claim' rather than on technicalities that might keep
plaintiffs out of court.” Brooks v. Ross, 578
F.3d 574, 580 (7th Cir. 2009) (quoting Swierkiewicz v.
Sorema N.A., 534 U.S. 506, 514 (2002)).
motion under Rule 12(b)(6) challenges the sufficiency of the
complaint to state a claim upon which relief may be
granted.” Hallinan v. Fraternal Order of Police of
Chi. Lodge No. 7, 570 F.3d 811, 820 (7th Cir. 2009).
“[A] complaint must contain sufficient factual matter,
accepted as true, to ‘state a claim to relief that is
plausible on its face.' ” Ashcroft v.
Iqbal, 556 U.S. 662, 678 (2009) (quoting
Twombly, 550 U.S. at 570). These allegations
“must be enough to raise a right to relief above the
speculative level.” Twombly, 550 U.S. at 555.
Allegations that are entitled to the assumption of truth are
those that are factual, instead of mere legal conclusions.
Iqbal, 556 U.S. at 678-79.
other things, the Fair Housing Act prohibits race and color
discrimination in the selling and renting of housing. 42
U.S.C. § 3601 et seq. It is illegal to
“refuse to sell or rent ... or otherwise make
unavailable or deny, a dwelling” to someone because of
race or color (among other protected characteristics), 42
U.S.C. § 3604(a), or to “discriminate against any
person [based on race, color, or other protected
characteristics] in the terms, conditions, or privileges of
sale or rental of a dwelling.” Id. §
3604(b). At its core, then, individuals who are denied
housing based on their race may bring suit under the Fair
Housing Act. Havens Realty Corp. v.
Coleman, 455 U.S. 363, 375 (1982). Covering more than
those individuals, however, the Fair Housing Act authorizes
any “aggrieved person” to bring a fair-housing
suit, 42 U.S.C. § 3613(a), that is, any person who
“claims to have been injured by a discriminatory
housing practice, ” or is about to be injured.
Id. § 3602(i). Supreme Court precedent
instructs that any person or entity whose alleged injury
falls within the Fair Housing Act's “zone of
interests” qualifies as an aggrieved person. Bank
of America Corp. v. City of Miami, Fla., 137 S.Ct. 1296,
1302-03 (2017); see also Trafficante v. Metro. Life Ins.
Co., 409 U.S. 205, 209 (1972) (“The language of
the [Fair Housing Act] is broad and inclusive.”). This
gives “aggrieved person” a “broad”
construction. Bank of America Corp. v. City of
Miami, Fla., 137 S.Ct. at 1303. And, specifically,
financial injuries caused by discriminatory housing practices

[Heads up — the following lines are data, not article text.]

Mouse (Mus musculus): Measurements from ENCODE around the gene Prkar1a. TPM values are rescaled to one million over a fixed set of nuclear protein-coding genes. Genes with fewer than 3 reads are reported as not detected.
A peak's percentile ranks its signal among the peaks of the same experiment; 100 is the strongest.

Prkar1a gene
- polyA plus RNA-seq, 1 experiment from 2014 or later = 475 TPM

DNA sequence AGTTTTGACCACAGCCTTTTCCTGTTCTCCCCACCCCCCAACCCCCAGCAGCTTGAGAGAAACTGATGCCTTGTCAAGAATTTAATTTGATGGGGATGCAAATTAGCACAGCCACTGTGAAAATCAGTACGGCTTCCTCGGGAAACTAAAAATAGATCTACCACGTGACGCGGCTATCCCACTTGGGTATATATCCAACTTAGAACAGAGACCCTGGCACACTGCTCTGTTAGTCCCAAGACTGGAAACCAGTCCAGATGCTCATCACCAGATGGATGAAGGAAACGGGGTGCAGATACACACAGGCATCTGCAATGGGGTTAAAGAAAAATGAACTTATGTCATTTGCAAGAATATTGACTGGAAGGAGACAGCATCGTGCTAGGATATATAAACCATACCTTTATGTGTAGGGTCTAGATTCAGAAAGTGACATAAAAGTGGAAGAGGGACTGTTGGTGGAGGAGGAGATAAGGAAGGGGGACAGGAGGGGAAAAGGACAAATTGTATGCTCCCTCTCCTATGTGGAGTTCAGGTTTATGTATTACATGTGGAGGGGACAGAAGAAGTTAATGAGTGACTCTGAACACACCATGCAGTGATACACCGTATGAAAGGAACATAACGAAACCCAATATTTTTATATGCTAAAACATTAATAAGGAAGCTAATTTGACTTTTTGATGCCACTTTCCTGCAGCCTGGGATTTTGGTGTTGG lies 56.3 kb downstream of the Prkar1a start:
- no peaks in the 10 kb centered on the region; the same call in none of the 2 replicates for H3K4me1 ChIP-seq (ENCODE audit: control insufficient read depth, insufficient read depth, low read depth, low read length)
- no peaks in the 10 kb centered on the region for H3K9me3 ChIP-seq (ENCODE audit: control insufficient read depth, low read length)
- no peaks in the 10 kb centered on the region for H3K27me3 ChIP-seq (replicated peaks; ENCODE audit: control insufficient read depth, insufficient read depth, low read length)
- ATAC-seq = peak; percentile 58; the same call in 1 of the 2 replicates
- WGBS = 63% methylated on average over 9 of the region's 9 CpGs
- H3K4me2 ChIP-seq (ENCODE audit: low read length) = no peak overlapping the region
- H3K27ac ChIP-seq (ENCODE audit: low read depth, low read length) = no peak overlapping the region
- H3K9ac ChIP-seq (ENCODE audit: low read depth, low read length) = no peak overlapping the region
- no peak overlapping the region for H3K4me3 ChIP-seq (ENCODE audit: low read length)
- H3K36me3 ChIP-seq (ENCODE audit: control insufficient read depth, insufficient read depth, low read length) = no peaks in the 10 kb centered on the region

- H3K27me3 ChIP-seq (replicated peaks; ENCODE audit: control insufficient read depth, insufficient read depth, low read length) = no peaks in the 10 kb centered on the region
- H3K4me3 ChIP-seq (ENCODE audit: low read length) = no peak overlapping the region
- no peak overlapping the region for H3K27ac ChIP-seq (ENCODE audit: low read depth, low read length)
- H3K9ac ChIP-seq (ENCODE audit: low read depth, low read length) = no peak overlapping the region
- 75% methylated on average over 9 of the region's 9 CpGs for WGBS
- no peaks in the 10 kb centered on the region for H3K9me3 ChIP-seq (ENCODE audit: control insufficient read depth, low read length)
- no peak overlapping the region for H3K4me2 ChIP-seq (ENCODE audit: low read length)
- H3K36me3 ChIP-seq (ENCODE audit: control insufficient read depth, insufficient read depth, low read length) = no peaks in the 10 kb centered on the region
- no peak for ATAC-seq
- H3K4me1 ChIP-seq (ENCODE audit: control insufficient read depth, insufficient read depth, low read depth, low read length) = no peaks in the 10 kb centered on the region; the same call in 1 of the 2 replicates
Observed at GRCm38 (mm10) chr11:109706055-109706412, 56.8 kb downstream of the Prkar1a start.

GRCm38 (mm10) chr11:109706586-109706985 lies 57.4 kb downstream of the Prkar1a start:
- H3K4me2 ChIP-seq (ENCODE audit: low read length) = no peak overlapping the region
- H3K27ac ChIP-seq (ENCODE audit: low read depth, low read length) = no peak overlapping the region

qualify as the type of injury that an aggrieved person may
file suit against. See Id. at 1304 (city was an
aggrieved person because the alleged discriminatory practice
caused a concentration of foreclosures and vacancies, reduced
property values, and diminished property-tax revenue).
Although Zion makes a cursory argument that TBS has not
sufficiently alleged injury under the Fair Housing Act, the
Amended Complaint readily sets forth a financial injury-the
certificate-compliance fees for rental units-that allegedly
is the product of race discrimination. That sort of alleged
injury is well within the zone of interests of the Fair
said, even if TBS has alleged a covered injury, the question
remains whether the Amended Complaint sufficiently alleges
that Zion adopted the compliance-certificate Ordinance in
order to deny housing to racial minorities. There are two
pertinent forms of discrimination barred by the Fair Housing
Act (1) disparate treatment; and (2) disparate impact.
Cty. of Cook v. HSBC N. Am. Holdings Inc., 136
F.Supp.3d 952, 966 (N.D. Ill. 2015). In the Amended
Complaint, TBS did not spell out specifically what type of
discrimination claim it was bringing, but it later clarified
that it was pursuing both the disparate treatment and
disparate impact avenues. See Pl's. Resp. Br. at
5. The Court turns to those next.
state a disparate treatment claim under the Fair Housing Act
(“disparate treatment” is just another way of
saying intentional discrimination), TBS must plausibly allege
that Zion had a discriminatory intent or motive. Ricci v.
DeStefano, 557 U.S. 557, 577 (2009). Intentional
discrimination can be alleged through “either direct or
circumstantial evidence.” Daveri Dev. Grp., LLC v.
Vill. of Wheeling, 934 F.Supp.2d 987, 997 (N.D. Ill.
2013). “Proof of discriminatory motive … can in
some situations be inferred from the mere fact of differences
in treatment.” Int'l Bhd. of Teamsters v.
United States, 431 U.S. 324, 335 n. 15 (1977). In this
case, TBS does not plead enough facts to plausibly suggest
that Zion has intentionally discriminated against racial
minorities in its housing practices.